If you live in a zero energy house and power your electric cooktop and oven with solar it is, in Scheckel’s words, “fossil-free cooking.” If you’re living in a conventional home and want to chip away at your carbon footprint, you’ll want to consider the carbon emissions of your fuel choices. Burning natural gas directly to get 1 million btus releases 117 pounds of CO2. Burning coal directly for the same amount of energy would release just over 210 pounds. There aren’t too many people burning coal in the cookstove these days, so it makes the most sense to compare the total system efficiency of electricity with that of gas.
In Scheckel’s experiment the electric induction cooker released 0.29 pounds of CO2 to heat the water, while burning natural gas released 1.16 pounds. (CO2 emissions from propane are even higher than natural gas). So, even taking into account the gross inefficiency of coal-fired electricity, induction cooking dramatically reduces carbon when compared to gas (or to less efficient standard electric cooktops).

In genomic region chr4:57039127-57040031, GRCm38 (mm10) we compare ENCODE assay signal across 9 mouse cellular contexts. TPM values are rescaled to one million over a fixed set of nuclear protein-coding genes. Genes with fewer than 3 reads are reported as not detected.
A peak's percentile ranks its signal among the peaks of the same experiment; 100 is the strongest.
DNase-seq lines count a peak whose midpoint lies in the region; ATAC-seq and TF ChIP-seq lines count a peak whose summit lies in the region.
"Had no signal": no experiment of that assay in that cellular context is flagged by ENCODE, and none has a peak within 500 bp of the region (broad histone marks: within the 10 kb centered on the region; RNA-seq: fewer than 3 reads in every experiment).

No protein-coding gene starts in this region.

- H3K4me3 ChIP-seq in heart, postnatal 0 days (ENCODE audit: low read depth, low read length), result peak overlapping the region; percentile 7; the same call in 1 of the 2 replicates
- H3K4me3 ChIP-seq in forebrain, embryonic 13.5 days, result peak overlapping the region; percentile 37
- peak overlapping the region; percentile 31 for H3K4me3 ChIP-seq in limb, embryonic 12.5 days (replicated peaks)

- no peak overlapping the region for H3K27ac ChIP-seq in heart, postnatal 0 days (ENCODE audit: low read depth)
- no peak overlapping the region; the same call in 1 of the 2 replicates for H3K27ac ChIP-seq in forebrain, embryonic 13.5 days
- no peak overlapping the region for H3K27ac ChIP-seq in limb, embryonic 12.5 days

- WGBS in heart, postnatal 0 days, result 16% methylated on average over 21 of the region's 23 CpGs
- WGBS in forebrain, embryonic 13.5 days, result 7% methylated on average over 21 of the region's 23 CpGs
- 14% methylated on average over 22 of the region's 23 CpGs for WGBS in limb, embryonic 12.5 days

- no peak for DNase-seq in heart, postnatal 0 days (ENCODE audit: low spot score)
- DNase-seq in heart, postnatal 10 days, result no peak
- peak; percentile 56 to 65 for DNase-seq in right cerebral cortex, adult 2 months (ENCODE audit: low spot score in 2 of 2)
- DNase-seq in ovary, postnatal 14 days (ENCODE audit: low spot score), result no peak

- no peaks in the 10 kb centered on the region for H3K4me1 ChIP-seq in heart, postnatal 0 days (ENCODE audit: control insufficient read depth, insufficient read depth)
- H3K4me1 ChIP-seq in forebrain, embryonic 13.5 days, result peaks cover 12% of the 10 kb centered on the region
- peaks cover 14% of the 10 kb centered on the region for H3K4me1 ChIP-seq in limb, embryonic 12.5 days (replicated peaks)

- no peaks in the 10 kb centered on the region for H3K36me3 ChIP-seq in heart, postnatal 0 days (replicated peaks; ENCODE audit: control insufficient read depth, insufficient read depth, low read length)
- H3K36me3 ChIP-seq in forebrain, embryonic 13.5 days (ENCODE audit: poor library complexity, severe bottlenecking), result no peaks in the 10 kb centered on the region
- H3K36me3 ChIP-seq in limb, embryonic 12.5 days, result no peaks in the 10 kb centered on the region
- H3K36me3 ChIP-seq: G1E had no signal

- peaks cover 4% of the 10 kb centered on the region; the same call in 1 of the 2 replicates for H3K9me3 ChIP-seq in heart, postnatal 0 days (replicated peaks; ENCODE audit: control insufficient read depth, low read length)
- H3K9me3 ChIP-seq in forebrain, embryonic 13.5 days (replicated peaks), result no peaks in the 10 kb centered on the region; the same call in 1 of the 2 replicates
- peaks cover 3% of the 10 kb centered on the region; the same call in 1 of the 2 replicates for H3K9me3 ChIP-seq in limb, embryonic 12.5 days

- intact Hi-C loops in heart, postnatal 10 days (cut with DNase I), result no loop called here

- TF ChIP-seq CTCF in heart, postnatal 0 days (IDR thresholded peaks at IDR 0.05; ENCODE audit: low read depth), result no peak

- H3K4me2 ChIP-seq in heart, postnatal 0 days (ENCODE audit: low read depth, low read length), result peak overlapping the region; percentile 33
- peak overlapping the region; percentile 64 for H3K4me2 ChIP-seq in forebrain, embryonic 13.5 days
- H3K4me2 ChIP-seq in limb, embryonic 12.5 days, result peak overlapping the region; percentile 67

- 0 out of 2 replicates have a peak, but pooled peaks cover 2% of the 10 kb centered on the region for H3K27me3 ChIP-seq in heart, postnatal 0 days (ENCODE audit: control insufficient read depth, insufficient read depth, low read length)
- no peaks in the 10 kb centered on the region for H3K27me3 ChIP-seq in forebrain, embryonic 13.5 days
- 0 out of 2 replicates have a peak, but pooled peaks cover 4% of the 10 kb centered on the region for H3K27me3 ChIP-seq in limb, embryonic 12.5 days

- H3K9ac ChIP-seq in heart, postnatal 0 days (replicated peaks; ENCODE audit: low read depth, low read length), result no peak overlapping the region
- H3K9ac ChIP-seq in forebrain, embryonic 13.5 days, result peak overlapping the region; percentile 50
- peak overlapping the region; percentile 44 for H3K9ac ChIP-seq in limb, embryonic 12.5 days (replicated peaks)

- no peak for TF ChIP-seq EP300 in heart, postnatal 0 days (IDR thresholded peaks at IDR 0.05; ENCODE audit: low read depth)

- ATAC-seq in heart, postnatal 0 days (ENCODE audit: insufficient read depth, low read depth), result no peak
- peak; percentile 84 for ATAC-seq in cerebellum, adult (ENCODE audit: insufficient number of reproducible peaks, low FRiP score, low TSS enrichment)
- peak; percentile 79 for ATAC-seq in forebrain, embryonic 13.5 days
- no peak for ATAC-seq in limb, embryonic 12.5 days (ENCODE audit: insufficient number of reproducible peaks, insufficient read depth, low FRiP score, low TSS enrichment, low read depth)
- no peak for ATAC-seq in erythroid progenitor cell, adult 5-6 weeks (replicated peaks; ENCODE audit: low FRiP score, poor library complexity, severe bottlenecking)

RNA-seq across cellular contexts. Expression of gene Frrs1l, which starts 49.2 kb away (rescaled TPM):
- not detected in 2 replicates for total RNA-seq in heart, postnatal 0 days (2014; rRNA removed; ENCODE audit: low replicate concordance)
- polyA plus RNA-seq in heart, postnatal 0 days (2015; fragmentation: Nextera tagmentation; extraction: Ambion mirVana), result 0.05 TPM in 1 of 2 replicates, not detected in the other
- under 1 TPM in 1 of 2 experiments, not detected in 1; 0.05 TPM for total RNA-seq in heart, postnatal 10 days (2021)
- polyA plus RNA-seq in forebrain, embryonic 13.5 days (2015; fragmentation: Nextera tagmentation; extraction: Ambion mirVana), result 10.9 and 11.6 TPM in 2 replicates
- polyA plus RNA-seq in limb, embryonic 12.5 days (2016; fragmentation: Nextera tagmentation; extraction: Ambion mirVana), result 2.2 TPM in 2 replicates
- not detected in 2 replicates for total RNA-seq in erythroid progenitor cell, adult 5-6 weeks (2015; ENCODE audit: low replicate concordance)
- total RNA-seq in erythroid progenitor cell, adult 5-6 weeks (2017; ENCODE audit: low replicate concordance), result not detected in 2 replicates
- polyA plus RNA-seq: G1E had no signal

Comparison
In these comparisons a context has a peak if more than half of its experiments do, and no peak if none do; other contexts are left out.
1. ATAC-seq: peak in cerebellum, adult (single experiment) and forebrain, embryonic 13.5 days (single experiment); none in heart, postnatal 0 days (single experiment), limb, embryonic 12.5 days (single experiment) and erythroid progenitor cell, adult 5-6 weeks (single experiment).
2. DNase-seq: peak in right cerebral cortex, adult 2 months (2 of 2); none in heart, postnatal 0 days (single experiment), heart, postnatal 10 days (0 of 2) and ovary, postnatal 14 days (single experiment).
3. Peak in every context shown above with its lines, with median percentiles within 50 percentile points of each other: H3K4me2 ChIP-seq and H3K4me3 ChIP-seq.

In addition to reducing energy use and increasing cooking speed, induction cooking has several more advantages. The electronics allow a wide range of programming. You can start, stop or change temperatures at pre-programmed times. You can precisely set the temperature by degrees. The durable glass top doesn’t get hot, so fingers don’t burn and neither does spilled food, making cleanup easy.
Induction cooking works by creating an electromagnetic field (EMF) that excites the molecules in cookware. So, you need pots and pans made with ferrous metal, i.e., stainless steel or cast iron. If you don’t have those, then you may need to buy new cookware. Those issues aside, induction cooking is safe, efficient, and a perfect addition to a zero energy lifestyle.